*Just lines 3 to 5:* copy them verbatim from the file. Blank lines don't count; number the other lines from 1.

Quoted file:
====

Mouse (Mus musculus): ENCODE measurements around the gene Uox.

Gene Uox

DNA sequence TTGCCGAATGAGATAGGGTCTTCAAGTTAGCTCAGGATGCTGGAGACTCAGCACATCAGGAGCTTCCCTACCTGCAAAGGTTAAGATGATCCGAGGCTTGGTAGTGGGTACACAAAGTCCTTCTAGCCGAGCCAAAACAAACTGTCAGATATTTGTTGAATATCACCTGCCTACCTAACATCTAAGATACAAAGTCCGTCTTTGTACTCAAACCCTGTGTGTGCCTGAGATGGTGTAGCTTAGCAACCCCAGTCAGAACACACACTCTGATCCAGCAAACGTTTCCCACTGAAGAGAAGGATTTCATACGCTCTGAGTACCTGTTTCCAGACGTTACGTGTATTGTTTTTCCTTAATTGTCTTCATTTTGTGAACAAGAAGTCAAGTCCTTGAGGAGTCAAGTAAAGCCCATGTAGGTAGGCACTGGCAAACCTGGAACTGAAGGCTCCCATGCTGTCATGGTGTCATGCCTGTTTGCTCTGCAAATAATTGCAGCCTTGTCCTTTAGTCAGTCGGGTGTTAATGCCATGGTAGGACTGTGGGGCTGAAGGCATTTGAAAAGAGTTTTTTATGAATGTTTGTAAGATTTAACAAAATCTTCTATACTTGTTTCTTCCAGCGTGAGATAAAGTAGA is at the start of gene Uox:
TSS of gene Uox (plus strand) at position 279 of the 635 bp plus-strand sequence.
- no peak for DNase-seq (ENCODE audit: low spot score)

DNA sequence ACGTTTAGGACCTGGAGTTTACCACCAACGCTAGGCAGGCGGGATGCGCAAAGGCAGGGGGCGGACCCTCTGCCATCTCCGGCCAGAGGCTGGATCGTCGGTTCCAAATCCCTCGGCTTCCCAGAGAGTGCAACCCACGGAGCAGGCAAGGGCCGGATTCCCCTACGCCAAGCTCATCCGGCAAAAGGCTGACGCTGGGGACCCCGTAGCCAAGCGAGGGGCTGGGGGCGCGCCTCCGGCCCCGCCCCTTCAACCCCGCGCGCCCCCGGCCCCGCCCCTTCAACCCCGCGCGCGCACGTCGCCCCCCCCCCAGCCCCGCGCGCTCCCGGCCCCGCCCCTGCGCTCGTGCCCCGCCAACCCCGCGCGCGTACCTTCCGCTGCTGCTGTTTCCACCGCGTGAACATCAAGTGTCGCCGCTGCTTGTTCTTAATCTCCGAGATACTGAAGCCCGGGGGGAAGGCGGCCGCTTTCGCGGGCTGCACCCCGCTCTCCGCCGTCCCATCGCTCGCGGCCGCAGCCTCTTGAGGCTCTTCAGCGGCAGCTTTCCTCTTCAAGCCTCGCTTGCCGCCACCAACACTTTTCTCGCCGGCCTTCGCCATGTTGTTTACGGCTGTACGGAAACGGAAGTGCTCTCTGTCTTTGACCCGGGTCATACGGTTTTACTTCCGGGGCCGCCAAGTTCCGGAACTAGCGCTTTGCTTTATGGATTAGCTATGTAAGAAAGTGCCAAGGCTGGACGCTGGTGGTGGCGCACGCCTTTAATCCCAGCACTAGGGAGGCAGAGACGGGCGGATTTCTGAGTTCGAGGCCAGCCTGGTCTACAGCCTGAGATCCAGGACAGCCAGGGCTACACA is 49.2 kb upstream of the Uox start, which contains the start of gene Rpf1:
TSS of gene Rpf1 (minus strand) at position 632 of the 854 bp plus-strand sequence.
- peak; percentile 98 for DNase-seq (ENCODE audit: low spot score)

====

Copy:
DNA sequence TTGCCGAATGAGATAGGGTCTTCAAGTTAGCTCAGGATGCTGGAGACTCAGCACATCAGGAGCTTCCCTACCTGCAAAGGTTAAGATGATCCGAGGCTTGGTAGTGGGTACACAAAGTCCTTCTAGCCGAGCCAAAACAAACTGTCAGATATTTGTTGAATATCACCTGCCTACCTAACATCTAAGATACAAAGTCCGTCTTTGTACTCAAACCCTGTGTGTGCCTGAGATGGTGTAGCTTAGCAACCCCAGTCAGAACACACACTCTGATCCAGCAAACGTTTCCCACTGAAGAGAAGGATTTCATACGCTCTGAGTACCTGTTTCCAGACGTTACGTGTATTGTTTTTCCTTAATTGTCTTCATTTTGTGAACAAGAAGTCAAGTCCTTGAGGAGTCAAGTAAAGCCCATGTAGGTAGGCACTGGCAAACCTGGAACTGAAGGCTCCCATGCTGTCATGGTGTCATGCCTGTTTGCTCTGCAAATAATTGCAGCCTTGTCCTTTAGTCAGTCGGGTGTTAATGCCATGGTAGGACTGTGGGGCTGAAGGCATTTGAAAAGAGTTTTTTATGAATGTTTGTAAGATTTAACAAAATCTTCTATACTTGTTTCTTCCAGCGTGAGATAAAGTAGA is at the start of gene Uox:
TSS of gene Uox (plus strand) at position 279 of the 635 bp plus-strand sequence.
- no peak for DNase-seq (ENCODE audit: low spot score)